Posted by   on (November 23, 2012, 10:59 GMT)

Missed the name of another left hander who have scored lot of runs against India - Saeed Anwer

Posted by   on (November 23, 2012, 8:33 GMT)

You need to also check if left handers are more effective against India in India alone (not away). I think Indian bowlers find it hard to get left handers out in India than right handers. But, i may be wrong would be interesting to see that.

Posted by sk12 on (November 23, 2012, 6:39 GMT)

I remember Jimmy Adams of WI tormenting Ind in 1993 (i think), dont think he scored so much ever again..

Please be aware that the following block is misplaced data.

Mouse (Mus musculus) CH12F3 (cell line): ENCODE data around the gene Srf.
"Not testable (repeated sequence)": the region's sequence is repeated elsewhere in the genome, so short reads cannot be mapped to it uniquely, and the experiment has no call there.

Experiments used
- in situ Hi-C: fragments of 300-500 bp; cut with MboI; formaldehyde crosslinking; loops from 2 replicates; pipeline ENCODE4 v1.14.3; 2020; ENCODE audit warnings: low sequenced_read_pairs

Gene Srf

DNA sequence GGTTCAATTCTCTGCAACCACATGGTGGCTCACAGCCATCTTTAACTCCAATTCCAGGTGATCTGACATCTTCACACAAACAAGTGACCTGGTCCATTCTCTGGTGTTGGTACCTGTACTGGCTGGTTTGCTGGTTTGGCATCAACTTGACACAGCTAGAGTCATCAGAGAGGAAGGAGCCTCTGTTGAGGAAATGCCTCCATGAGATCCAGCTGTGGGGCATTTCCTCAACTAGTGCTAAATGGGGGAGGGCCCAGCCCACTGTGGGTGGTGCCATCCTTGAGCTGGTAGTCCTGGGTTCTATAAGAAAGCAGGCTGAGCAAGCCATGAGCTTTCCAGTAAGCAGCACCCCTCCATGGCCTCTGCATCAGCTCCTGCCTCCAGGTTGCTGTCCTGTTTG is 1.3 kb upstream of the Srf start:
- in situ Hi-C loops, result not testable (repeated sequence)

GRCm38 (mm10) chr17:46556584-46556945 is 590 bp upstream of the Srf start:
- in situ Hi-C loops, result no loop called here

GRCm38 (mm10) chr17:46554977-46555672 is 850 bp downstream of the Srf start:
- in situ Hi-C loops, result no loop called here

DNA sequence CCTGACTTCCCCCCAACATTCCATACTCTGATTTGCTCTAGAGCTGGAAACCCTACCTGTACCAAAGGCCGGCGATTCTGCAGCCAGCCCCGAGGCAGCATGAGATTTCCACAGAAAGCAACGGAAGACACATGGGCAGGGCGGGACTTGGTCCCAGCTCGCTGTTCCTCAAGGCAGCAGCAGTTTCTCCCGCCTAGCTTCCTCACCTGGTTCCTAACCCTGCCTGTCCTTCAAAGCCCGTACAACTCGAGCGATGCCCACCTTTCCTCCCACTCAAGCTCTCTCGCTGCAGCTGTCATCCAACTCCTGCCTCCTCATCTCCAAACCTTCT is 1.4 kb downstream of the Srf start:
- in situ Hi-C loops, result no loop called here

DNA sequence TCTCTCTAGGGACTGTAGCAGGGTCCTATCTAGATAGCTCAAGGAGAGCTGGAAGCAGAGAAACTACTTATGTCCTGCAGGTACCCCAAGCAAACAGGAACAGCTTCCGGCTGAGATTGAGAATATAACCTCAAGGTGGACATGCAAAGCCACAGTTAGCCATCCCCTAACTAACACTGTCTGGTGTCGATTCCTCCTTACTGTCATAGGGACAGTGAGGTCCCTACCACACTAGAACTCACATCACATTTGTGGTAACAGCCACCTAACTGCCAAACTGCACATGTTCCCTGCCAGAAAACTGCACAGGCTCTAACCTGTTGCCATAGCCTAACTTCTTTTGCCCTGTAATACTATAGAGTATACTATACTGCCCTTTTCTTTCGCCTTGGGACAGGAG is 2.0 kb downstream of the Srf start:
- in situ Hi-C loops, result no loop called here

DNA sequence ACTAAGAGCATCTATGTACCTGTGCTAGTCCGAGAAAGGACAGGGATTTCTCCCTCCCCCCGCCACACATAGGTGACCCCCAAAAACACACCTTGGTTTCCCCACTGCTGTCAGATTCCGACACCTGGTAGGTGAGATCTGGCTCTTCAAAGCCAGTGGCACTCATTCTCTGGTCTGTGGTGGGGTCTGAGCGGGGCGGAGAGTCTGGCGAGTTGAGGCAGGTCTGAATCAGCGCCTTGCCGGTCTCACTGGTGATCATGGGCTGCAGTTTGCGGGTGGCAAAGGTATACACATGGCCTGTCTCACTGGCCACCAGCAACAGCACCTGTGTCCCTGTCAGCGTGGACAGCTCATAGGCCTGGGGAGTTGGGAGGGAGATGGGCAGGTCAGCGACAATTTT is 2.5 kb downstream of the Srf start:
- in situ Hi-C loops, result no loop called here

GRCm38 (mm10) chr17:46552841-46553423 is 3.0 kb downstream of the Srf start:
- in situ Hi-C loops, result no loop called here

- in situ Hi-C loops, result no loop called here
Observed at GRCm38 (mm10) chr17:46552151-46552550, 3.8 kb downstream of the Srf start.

Posted by   on (November 23, 2012, 6:24 GMT)

You may analyse the record of Indian fast bowler Ajit Agarkar against the left handers. Zaheer Khan may have been effective, but Agarkar , I think, has an impressive record against some of the top left handers like Chris Gayle, Justin Langer, Adam Gilchirist, Simon Katich, Sanath Jayasuriya, Marcus Trescothick, etc. who otherwise have tormented India without him.

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S Rajesh Stats editor Every week the Numbers Game takes a look at the story behind the stats, with an original slant on facts and figures. The column is edited by S Rajesh, ESPNcricinfo's stats editor in Bangalore. He did an MBA in marketing, and then worked for a year in advertising, before deciding to chuck it in favour of a job which would combine the pleasures of watching cricket and writing about it. The intense office cricket matches were an added bonus.